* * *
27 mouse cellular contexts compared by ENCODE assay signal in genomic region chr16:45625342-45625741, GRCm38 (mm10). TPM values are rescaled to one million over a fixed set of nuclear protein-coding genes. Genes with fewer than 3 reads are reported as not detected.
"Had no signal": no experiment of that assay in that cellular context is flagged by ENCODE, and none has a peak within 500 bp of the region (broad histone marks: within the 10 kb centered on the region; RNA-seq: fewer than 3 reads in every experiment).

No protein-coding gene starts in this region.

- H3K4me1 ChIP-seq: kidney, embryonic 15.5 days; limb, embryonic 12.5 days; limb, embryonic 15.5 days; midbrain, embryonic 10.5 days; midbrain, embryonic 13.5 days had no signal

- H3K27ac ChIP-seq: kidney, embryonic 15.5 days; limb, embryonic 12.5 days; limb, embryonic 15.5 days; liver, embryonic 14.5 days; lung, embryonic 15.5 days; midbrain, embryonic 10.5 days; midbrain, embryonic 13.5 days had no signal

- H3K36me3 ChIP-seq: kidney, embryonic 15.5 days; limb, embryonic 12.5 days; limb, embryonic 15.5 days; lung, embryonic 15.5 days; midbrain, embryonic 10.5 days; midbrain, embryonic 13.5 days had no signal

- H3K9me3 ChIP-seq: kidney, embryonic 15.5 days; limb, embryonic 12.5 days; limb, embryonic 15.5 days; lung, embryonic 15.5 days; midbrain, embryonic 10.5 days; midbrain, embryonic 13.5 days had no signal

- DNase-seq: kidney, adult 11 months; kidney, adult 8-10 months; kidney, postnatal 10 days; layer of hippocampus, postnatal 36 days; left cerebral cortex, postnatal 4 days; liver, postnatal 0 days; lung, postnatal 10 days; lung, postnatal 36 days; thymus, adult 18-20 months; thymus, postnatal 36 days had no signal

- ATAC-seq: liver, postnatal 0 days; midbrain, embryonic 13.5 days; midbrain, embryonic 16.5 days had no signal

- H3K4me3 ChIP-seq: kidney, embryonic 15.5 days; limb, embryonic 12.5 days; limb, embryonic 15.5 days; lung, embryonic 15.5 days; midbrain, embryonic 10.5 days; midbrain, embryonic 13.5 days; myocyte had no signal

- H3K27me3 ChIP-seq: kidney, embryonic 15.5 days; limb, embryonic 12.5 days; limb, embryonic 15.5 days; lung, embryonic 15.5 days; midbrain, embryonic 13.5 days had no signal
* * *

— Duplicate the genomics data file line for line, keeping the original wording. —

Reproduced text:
27 mouse cellular contexts compared by ENCODE assay signal in genomic region chr16:45625342-45625741, GRCm38 (mm10). TPM values are rescaled to one million over a fixed set of nuclear protein-coding genes. Genes with fewer than 3 reads are reported as not detected.
"Had no signal": no experiment of that assay in that cellular context is flagged by ENCODE, and none has a peak within 500 bp of the region (broad histone marks: within the 10 kb centered on the region; RNA-seq: fewer than 3 reads in every experiment).

No protein-coding gene starts in this region.

- H3K4me1 ChIP-seq: kidney, embryonic 15.5 days; limb, embryonic 12.5 days; limb, embryonic 15.5 days; midbrain, embryonic 10.5 days; midbrain, embryonic 13.5 days had no signal

- H3K27ac ChIP-seq: kidney, embryonic 15.5 days; limb, embryonic 12.5 days; limb, embryonic 15.5 days; liver, embryonic 14.5 days; lung, embryonic 15.5 days; midbrain, embryonic 10.5 days; midbrain, embryonic 13.5 days had no signal

- H3K36me3 ChIP-seq: kidney, embryonic 15.5 days; limb, embryonic 12.5 days; limb, embryonic 15.5 days; lung, embryonic 15.5 days; midbrain, embryonic 10.5 days; midbrain, embryonic 13.5 days had no signal

- H3K9me3 ChIP-seq: kidney, embryonic 15.5 days; limb, embryonic 12.5 days; limb, embryonic 15.5 days; lung, embryonic 15.5 days; midbrain, embryonic 10.5 days; midbrain, embryonic 13.5 days had no signal

- DNase-seq: kidney, adult 11 months; kidney, adult 8-10 months; kidney, postnatal 10 days; layer of hippocampus, postnatal 36 days; left cerebral cortex, postnatal 4 days; liver, postnatal 0 days; lung, postnatal 10 days; lung, postnatal 36 days; thymus, adult 18-20 months; thymus, postnatal 36 days had no signal

- ATAC-seq: liver, postnatal 0 days; midbrain, embryonic 13.5 days; midbrain, embryonic 16.5 days had no signal

- H3K4me3 ChIP-seq: kidney, embryonic 15.5 days; limb, embryonic 12.5 days; limb, embryonic 15.5 days; lung, embryonic 15.5 days; midbrain, embryonic 10.5 days; midbrain, embryonic 13.5 days; myocyte had no signal

- H3K27me3 ChIP-seq: kidney, embryonic 15.5 days; limb, embryonic 12.5 days; limb, embryonic 15.5 days; lung, embryonic 15.5 days; midbrain, embryonic 13.5 days had no signal